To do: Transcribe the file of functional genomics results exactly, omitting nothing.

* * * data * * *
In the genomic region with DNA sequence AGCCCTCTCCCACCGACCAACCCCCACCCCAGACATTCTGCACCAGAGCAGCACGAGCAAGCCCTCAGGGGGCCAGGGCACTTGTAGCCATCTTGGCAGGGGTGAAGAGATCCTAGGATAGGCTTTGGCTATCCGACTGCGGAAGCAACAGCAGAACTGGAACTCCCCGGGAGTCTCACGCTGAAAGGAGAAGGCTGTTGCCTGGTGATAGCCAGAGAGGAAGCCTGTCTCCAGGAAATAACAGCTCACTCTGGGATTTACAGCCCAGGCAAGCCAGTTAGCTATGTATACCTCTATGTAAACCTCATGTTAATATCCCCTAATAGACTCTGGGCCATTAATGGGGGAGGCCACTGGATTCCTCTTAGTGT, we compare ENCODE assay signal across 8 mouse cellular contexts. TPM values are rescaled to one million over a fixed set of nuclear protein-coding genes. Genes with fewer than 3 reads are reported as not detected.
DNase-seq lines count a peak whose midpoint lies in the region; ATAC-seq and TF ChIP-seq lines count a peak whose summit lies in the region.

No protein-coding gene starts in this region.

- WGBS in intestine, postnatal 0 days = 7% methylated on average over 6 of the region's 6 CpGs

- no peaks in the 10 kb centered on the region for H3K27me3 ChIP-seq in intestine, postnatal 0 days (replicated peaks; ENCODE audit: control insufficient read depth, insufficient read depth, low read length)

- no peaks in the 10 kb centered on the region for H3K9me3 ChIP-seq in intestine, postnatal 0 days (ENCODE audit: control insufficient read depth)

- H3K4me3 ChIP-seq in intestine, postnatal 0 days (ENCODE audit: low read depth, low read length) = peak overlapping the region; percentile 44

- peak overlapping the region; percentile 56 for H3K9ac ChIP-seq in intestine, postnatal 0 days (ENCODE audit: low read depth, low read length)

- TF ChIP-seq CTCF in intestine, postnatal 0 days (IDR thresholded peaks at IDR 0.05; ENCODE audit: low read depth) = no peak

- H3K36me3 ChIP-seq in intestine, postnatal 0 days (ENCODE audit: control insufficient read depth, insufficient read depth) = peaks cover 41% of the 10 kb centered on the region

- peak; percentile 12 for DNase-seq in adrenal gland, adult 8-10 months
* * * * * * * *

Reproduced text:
In the genomic region with DNA sequence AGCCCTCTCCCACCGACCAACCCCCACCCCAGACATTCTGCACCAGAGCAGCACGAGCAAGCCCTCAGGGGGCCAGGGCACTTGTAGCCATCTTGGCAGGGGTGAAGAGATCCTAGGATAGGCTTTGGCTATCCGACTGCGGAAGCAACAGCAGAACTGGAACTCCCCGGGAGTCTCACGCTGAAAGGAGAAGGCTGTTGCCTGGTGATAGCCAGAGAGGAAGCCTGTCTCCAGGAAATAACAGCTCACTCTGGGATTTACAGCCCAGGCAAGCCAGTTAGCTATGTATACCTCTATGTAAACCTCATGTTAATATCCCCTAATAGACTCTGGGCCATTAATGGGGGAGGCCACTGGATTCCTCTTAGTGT, we compare ENCODE assay signal across 8 mouse cellular contexts. TPM values are rescaled to one million over a fixed set of nuclear protein-coding genes. Genes with fewer than 3 reads are reported as not detected.
DNase-seq lines count a peak whose midpoint lies in the region; ATAC-seq and TF ChIP-seq lines count a peak whose summit lies in the region.

No protein-coding gene starts in this region.

- WGBS in intestine, postnatal 0 days = 7% methylated on average over 6 of the region's 6 CpGs

- no peaks in the 10 kb centered on the region for H3K27me3 ChIP-seq in intestine, postnatal 0 days (replicated peaks; ENCODE audit: control insufficient read depth, insufficient read depth, low read length)

- no peaks in the 10 kb centered on the region for H3K9me3 ChIP-seq in intestine, postnatal 0 days (ENCODE audit: control insufficient read depth)

- H3K4me3 ChIP-seq in intestine, postnatal 0 days (ENCODE audit: low read depth, low read length) = peak overlapping the region; percentile 44

- peak overlapping the region; percentile 56 for H3K9ac ChIP-seq in intestine, postnatal 0 days (ENCODE audit: low read depth, low read length)

- TF ChIP-seq CTCF in intestine, postnatal 0 days (IDR thresholded peaks at IDR 0.05; ENCODE audit: low read depth) = no peak

- H3K36me3 ChIP-seq in intestine, postnatal 0 days (ENCODE audit: control insufficient read depth, insufficient read depth) = peaks cover 41% of the 10 kb centered on the region

- peak; percentile 12 for DNase-seq in adrenal gland, adult 8-10 months